“Fighting the System, Rebuilding the Left” was the theme of Socialist Alternative’s 2022 Marxism Festival. The event is usually held in Melbourne, but this year was spread across Melbourne, Sydney, Perth, Brisbane and Adelaide because of the continuing COVID-19 pandemic. Around 1,000 people attended across the five cities.
Marx’s view of how society’s ills could be resolved underwent a major change between 1843 and 1845. At the start of this period, he was editor of the Rheinische Zeitung—attempting to apply insights from the philosopher Georg Hegel to the struggle for a more liberal and democratic Prussian state. At the end of it, he was a communist, convinced of the potential of the working class to overturn capitalism and build a new, more equal and free society in its place.
At the start of 1917, it was clear that Russia was, in the words of the revolutionary and novelist Victor Serge, “sliding into the abyss”. The country was being stretched to breaking point by the demands of World War I. Millions were dying in the trenches, and behind the lines, the economy was unravelling. In the first weeks of 1917, Serge writes, “most Russian politicians and generals, not to mention several Grand Dukes, were thinking of how they might avert a revolution in the streets by conducting one in the palace”.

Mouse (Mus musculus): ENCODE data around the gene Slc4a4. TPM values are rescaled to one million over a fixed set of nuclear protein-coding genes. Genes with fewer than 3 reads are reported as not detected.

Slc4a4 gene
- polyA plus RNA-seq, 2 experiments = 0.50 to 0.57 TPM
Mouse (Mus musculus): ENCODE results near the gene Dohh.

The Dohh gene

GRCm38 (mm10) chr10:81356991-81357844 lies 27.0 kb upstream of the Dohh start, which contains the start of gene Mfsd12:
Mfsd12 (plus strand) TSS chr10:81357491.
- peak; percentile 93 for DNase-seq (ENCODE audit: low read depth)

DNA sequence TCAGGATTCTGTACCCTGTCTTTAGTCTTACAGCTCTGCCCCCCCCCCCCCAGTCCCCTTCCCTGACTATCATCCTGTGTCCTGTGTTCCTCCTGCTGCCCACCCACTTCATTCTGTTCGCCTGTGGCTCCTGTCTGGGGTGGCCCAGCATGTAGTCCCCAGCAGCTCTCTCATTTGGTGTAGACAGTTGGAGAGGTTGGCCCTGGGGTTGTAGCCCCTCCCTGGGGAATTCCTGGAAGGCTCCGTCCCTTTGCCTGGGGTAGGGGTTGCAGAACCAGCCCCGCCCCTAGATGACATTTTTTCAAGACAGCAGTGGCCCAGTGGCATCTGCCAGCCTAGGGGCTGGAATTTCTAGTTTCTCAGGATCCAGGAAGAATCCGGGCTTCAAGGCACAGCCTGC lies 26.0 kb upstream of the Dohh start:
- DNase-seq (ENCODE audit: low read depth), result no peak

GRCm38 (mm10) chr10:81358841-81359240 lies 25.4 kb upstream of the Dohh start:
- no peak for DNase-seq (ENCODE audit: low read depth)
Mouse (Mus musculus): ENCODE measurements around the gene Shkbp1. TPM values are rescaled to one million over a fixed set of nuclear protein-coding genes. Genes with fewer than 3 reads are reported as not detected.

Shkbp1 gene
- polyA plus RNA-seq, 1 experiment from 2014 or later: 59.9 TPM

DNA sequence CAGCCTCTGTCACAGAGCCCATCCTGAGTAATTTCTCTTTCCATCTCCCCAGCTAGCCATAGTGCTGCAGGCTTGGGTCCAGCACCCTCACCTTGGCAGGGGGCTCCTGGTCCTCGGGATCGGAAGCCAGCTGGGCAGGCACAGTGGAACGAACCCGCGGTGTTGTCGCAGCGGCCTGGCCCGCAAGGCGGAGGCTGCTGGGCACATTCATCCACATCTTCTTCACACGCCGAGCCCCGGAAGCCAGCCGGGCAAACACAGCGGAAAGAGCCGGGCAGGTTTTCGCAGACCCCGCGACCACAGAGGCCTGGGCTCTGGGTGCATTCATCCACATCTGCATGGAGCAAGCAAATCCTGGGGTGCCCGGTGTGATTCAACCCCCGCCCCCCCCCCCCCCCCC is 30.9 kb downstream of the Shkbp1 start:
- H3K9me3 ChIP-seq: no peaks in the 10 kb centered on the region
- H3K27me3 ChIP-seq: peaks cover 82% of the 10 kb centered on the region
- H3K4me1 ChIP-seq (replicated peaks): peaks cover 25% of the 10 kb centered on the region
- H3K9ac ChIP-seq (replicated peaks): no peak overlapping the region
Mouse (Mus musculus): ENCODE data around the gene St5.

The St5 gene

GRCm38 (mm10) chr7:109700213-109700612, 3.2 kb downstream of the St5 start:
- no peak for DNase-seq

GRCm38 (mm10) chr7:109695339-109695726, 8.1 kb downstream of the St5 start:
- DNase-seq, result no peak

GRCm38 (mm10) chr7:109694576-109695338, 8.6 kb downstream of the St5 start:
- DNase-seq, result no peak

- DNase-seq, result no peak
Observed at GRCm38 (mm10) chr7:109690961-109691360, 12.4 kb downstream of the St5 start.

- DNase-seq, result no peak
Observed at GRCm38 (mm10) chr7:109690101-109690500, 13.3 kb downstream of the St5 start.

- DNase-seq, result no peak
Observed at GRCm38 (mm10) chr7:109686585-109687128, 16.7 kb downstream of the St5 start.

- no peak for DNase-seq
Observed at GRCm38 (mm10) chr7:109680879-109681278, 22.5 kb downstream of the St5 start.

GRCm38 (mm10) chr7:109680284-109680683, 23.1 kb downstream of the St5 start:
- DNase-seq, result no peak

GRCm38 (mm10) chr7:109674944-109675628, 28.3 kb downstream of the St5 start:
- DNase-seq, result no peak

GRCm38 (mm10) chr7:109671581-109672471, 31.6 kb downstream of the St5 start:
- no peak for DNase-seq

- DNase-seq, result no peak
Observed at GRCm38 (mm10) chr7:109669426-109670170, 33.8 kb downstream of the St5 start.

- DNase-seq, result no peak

When a serious call to recreate the racist Cronulla riots goes out, and 200 people answer it, something serious is in the air. When a short-notice call for opposition is answered by three hundred anti-racists, you know there are plenty of people in Melbourne ready to stop these bastards in their tracks. This is what happened in St Kilda on Saturday.
Abortion may be legal in Australia, but accessing it is another matter. The last specialist clinic in Tasmania has shut down, leaving women in Tasmania with curtailed choices.
EMpath, a self-described “high-performing and innovative organisation” based in the US, offers a “metric-based, mentor-led, incentivised program” that “takes a comprehensive, multi-faceted approach to fostering economic mobility”. Poverty, they reckon, is all in your head.